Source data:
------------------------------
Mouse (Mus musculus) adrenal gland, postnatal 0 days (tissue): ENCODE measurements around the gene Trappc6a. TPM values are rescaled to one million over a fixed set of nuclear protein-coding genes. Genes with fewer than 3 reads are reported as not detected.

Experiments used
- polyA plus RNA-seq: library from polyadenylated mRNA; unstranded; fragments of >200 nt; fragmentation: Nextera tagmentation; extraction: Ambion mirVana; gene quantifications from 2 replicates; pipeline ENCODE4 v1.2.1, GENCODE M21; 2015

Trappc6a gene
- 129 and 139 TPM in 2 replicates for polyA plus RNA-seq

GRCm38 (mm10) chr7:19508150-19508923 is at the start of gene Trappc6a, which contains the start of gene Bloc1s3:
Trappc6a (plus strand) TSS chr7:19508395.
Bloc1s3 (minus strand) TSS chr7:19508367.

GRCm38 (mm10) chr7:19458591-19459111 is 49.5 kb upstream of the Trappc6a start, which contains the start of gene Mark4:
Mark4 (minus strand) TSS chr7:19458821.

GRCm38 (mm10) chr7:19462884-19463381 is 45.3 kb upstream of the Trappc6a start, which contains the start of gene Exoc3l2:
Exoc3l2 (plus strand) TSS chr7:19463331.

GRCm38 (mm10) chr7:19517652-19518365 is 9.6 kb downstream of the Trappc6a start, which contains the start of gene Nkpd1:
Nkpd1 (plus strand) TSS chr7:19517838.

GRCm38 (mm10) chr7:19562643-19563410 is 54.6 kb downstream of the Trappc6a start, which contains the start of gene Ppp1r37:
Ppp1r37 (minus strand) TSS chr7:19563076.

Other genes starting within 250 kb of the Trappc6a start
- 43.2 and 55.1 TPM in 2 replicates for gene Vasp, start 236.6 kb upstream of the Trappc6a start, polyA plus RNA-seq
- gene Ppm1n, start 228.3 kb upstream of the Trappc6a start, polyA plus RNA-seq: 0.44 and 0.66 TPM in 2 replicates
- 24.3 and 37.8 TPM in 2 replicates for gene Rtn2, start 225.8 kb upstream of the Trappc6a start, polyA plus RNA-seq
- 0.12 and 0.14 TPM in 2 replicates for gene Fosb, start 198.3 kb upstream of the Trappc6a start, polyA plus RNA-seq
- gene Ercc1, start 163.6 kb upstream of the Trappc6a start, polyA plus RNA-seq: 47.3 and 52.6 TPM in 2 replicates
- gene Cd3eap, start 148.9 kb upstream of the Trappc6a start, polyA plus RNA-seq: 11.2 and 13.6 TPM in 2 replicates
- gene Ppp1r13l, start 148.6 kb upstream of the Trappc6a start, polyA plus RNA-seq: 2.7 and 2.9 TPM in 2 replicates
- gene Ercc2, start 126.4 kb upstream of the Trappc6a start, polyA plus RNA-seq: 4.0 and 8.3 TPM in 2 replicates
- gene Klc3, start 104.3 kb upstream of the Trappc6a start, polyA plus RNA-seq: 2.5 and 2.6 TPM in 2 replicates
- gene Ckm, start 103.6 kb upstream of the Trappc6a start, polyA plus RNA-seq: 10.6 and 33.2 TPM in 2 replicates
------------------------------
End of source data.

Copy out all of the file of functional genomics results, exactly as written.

Mouse (Mus musculus) adrenal gland, postnatal 0 days (tissue): ENCODE measurements around the gene Trappc6a. TPM values are rescaled to one million over a fixed set of nuclear protein-coding genes. Genes with fewer than 3 reads are reported as not detected.

Experiments used
- polyA plus RNA-seq: library from polyadenylated mRNA; unstranded; fragments of >200 nt; fragmentation: Nextera tagmentation; extraction: Ambion mirVana; gene quantifications from 2 replicates; pipeline ENCODE4 v1.2.1, GENCODE M21; 2015

Trappc6a gene
- 129 and 139 TPM in 2 replicates for polyA plus RNA-seq

GRCm38 (mm10) chr7:19508150-19508923 is at the start of gene Trappc6a, which contains the start of gene Bloc1s3:
Trappc6a (plus strand) TSS chr7:19508395.
Bloc1s3 (minus strand) TSS chr7:19508367.

GRCm38 (mm10) chr7:19458591-19459111 is 49.5 kb upstream of the Trappc6a start, which contains the start of gene Mark4:
Mark4 (minus strand) TSS chr7:19458821.

GRCm38 (mm10) chr7:19462884-19463381 is 45.3 kb upstream of the Trappc6a start, which contains the start of gene Exoc3l2:
Exoc3l2 (plus strand) TSS chr7:19463331.

GRCm38 (mm10) chr7:19517652-19518365 is 9.6 kb downstream of the Trappc6a start, which contains the start of gene Nkpd1:
Nkpd1 (plus strand) TSS chr7:19517838.

GRCm38 (mm10) chr7:19562643-19563410 is 54.6 kb downstream of the Trappc6a start, which contains the start of gene Ppp1r37:
Ppp1r37 (minus strand) TSS chr7:19563076.

Other genes starting within 250 kb of the Trappc6a start
- 43.2 and 55.1 TPM in 2 replicates for gene Vasp, start 236.6 kb upstream of the Trappc6a start, polyA plus RNA-seq
- gene Ppm1n, start 228.3 kb upstream of the Trappc6a start, polyA plus RNA-seq: 0.44 and 0.66 TPM in 2 replicates
- 24.3 and 37.8 TPM in 2 replicates for gene Rtn2, start 225.8 kb upstream of the Trappc6a start, polyA plus RNA-seq
- 0.12 and 0.14 TPM in 2 replicates for gene Fosb, start 198.3 kb upstream of the Trappc6a start, polyA plus RNA-seq
- gene Ercc1, start 163.6 kb upstream of the Trappc6a start, polyA plus RNA-seq: 47.3 and 52.6 TPM in 2 replicates
- gene Cd3eap, start 148.9 kb upstream of the Trappc6a start, polyA plus RNA-seq: 11.2 and 13.6 TPM in 2 replicates
- gene Ppp1r13l, start 148.6 kb upstream of the Trappc6a start, polyA plus RNA-seq: 2.7 and 2.9 TPM in 2 replicates
- gene Ercc2, start 126.4 kb upstream of the Trappc6a start, polyA plus RNA-seq: 4.0 and 8.3 TPM in 2 replicates
- gene Klc3, start 104.3 kb upstream of the Trappc6a start, polyA plus RNA-seq: 2.5 and 2.6 TPM in 2 replicates
- gene Ckm, start 103.6 kb upstream of the Trappc6a start, polyA plus RNA-seq: 10.6 and 33.2 TPM in 2 replicates